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New non-fiction for September 2017

Written by · Published Aug 30, 2017

Dear Cancer, Love Victoria, Sweet, À Bientôt

À Bientôt, by Roger Moore

“In this warm and engaging book, the late, great Sir Roger Moore reflects on life and aging. Delivered, along with his own hand-drawn sketches, to his publisher mere days before he passed away, in this book, Roger looks back on his life - and gives it his trademark sideways glance, too.”

Dear Cancer, Love Victoria: a mum’s diary of hope…, by Victoria Derbyshire

“Renowned as a much-loved and highly respected BBC journalist, Victoria Derbyshire has spent 20 years finding the human story behind the headlines. In 2015 she found herself at the heart of the news, with a devastating breast cancer diagnosis. With honesty and openness, she decided to live out her treatment and recovery in the spotlight in a series of video diaries that encouraged thousands to seek diagnosis and help.

“Victoria has kept a diary since she was nine years old and in Dear Cancer, Love Victoria she shares her day to day experiences of life following her diagnosis and coming to terms with a future that wasn’t planned.”

Zoo Quest: the adventures of a young naturalist, by David Attenborough

“In 1954, a young television presenter was offered the opportunity of a lifetime - to travel the world finding rare and elusive animals for London Zoo’s collection, and to film the expeditions for the BBC. His name was David Attenborough, and the programme, Zoo Quest, not only heralded the start of a remarkable career in broadcasting, but changed the way we viewed the natural world forever.

“Written with his trademark wit and charm, this is not just the story of a remarkable adventure, but of the man who made us fall in love with the natural world, and who is still doing so today.”

A Life of My Own, by Claire Tomalin

Anyone who reads biographies will be aware of Claire Tomalin’s work. Now the time has come for her to write her own story:

“In this intimate and insightful memoir, Claire remembers moments of national literary history as well as intense personal emotion: a turbulent childhood disturbed by her parents’ custody battle; her escape to Cambridge University, where she met her husband, the journalist Nick Tomalin; life on Gloucester Crescent with neighbours Alan Bennett and Mary-Kay Wilmers.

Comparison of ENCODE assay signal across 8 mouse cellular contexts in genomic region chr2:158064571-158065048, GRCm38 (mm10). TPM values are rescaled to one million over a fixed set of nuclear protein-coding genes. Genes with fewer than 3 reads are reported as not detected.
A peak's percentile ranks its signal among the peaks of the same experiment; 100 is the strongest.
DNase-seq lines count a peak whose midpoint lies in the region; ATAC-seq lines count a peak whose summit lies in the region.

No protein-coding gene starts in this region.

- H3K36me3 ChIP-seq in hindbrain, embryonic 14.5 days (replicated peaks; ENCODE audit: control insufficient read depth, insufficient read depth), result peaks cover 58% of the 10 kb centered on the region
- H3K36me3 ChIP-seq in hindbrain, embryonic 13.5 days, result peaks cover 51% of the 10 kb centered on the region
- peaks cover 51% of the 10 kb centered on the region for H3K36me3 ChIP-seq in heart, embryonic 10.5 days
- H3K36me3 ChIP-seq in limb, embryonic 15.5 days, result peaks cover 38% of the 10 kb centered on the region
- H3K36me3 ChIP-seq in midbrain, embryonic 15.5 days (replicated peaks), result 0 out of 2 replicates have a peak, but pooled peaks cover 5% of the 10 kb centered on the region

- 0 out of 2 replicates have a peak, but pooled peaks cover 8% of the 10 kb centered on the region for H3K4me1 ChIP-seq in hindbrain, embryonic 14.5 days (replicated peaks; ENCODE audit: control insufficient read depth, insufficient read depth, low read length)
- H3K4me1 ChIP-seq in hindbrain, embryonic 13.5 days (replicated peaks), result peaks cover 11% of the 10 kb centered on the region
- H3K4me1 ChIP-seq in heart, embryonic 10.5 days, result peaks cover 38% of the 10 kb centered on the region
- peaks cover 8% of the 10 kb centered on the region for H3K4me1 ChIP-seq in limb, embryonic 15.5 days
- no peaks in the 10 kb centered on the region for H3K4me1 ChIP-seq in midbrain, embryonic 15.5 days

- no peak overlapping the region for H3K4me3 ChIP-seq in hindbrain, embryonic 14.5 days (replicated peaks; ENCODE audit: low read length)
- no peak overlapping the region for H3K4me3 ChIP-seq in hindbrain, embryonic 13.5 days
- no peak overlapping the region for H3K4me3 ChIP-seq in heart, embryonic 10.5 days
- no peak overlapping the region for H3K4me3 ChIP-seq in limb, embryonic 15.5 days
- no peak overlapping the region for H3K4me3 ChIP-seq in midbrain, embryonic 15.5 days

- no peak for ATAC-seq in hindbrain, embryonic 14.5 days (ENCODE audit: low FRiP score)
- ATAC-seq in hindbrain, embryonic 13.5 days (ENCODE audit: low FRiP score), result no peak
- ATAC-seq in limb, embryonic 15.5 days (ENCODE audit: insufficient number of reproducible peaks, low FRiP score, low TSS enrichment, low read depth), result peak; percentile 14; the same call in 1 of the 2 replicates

“Personally, tragedy struck when her husband was killed while reporting in Israel; professionally, Claire’s career soared as she became literary editor of the New Statesman and Sunday Times, working with Christopher Hitchens and Julian Barnes, before discovering her vocation as a biographer.

“An affair with a younger writer brought fleeting joy; the suicide of daughter brought infinite pain. Now married to playwright Michael Frayn, Claire reflects on an extraordinary life filled with love, loss and literature.”

Sweet, by Yotam Ottolenghi & Helen Goh

“In his stunning new baking and desserts cookbook Yotam Ottolenghi and his long-time collaborator Helen Goh bring the Ottolenghi hallmarks of fresh, evocative ingredients, exotic spices and complex flavourings - including fig, rose petal, saffron, aniseed, orange blossom, pistachio and cardamom - to indulgent cakes, biscuits, tarts, puddings, cheesecakes and ice cream.”

Great recipes and mouthwatering photography add up to another must have cookery book from Yotam Ottolenghi. This is likely to be on the cookery book ‘best of’ lists at the end of the year.

A Farmer and his Dog, by Adam Henson

“In A Farmer and His Dog, Adam Henson explores the unique relationship between a farmer and his most loyal friend. Sheepdogs come in a variety of shapes and sizes from border collies to Australian kelpies (rumoured to be a distant relative of the dingo). Not only are they essential to the running of a farm, but they are fiercely intelligent and loyal family companions. But how have sheepdogs evolved across the centuries? What are the characteristics that make a border collie a premier herding dog?

“As well as the histories of the various breeds and memories of the special dogs Adam has had over the years, this book is peppered with extraordinary stories of the brave acts of heroic sheepdogs - from protecting a rare breed of miniature penguins in Australia, to the pensioner farmer whose life was saved by his loyal sheepdog.”

Head Gardeners, by Ambra Edwards & Charlie Hopkinson

“What is Britain’s greatest contribution to world culture? Ambra Edwards suggests it is the garden. It is an art form we have made peculiarly our own, and which we have been exporting to the rest of the world for the last three centuries. It is also an important economic contributor. Sixty per cent of National Trust members say they join up first and foremost to enjoy the gardens, while Britain’s gardens bring in visitors from all over the world. Gardens are hugely important to us.

“Yet by their very nature they are mutable. What makes them (and keeps them) special is the input of the people who look after them. These are the head gardeners. This book explores the lives, vision and achievements of 14 very special head gardeners, and examines the many and various roles of the head gardener today.”

Brandon King

I work in the Suffolk Libraries Stock Team